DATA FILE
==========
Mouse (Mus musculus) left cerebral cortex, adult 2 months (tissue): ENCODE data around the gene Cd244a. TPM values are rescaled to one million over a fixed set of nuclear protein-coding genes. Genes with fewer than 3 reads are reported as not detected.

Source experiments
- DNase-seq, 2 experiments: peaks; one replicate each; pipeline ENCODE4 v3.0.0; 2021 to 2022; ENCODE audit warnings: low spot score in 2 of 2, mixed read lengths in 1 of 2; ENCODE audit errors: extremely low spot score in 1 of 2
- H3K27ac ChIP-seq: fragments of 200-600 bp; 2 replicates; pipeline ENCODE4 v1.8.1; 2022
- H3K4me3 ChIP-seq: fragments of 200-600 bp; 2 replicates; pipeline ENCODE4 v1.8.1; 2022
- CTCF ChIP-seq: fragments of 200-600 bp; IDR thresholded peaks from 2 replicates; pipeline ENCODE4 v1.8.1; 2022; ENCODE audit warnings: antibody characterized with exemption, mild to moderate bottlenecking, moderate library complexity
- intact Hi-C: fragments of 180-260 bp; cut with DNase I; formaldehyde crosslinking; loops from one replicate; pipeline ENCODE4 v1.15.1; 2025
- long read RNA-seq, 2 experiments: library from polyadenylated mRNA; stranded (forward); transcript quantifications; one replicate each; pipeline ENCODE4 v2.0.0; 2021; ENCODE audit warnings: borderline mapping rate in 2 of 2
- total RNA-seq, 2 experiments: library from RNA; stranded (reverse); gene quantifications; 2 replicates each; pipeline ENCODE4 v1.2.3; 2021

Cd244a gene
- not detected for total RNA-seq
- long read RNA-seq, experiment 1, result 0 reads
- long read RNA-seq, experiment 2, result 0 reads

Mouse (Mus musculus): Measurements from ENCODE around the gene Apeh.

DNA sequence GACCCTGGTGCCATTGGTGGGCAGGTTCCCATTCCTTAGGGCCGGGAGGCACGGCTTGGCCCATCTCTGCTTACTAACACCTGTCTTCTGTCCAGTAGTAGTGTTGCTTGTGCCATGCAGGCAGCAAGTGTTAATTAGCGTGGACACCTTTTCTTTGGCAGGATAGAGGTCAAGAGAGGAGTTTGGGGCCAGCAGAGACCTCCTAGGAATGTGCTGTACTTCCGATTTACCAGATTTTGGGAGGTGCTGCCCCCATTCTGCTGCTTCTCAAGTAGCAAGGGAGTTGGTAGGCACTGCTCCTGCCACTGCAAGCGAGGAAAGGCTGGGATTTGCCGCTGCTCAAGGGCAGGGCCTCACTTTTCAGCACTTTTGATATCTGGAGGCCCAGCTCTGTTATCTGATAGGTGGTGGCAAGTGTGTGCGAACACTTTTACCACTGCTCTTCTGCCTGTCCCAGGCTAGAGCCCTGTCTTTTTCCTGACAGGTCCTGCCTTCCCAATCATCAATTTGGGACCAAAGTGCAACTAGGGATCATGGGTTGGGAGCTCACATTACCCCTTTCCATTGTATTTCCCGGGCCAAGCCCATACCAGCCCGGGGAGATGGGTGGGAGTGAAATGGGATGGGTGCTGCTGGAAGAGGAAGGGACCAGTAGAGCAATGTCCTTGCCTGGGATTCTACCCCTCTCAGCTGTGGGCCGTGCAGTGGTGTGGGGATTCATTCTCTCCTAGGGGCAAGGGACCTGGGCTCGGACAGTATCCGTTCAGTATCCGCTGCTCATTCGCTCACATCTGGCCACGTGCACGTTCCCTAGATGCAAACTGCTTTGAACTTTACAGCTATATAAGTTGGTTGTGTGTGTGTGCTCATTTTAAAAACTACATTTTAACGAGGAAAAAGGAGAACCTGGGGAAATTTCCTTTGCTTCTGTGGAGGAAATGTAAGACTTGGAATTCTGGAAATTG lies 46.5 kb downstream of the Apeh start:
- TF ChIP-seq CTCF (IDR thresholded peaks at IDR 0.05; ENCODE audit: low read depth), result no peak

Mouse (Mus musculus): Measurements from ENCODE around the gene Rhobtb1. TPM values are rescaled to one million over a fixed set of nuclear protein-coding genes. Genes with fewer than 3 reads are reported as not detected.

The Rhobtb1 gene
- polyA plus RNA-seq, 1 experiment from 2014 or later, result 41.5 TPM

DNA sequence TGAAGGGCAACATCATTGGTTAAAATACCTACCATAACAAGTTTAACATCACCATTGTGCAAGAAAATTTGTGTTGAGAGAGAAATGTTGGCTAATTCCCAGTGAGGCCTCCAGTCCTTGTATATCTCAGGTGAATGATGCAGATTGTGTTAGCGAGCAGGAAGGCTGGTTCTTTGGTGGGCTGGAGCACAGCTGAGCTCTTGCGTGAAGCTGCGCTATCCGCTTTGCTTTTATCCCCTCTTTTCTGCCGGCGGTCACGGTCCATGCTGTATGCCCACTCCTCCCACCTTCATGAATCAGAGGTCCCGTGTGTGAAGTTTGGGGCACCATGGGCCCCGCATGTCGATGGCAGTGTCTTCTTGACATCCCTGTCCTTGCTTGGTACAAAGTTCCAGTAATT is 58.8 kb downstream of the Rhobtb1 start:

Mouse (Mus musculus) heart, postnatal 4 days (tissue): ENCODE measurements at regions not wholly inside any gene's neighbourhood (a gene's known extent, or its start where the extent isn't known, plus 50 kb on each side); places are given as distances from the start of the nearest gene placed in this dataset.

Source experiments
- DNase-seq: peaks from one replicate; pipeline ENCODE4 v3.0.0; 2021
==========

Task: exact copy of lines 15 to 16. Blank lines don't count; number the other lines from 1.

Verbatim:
DNA sequence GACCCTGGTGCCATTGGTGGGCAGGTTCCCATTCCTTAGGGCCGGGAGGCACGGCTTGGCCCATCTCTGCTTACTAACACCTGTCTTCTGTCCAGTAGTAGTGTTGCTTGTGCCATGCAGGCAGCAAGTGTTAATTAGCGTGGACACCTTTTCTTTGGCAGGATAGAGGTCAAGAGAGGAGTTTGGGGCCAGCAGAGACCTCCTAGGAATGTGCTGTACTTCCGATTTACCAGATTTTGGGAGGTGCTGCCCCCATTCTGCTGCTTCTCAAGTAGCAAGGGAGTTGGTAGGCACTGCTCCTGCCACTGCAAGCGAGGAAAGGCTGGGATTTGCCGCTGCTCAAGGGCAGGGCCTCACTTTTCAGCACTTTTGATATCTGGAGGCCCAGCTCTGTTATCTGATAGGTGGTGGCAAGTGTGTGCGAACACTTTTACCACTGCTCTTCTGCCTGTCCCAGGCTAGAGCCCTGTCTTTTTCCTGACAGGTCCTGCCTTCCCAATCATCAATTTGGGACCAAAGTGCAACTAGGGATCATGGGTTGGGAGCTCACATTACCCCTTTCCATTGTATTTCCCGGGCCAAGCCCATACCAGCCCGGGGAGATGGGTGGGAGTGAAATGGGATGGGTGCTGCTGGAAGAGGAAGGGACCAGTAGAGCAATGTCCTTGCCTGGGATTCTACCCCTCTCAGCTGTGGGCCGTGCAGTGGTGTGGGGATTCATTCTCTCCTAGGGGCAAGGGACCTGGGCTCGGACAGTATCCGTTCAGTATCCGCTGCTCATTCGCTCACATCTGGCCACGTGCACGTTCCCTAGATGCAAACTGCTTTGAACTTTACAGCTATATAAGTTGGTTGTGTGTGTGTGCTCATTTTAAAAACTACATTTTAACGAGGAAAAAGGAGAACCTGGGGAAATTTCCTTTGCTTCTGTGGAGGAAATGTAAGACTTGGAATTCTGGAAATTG lies 46.5 kb downstream of the Apeh start:
- TF ChIP-seq CTCF (IDR thresholded peaks at IDR 0.05; ENCODE audit: low read depth), result no peak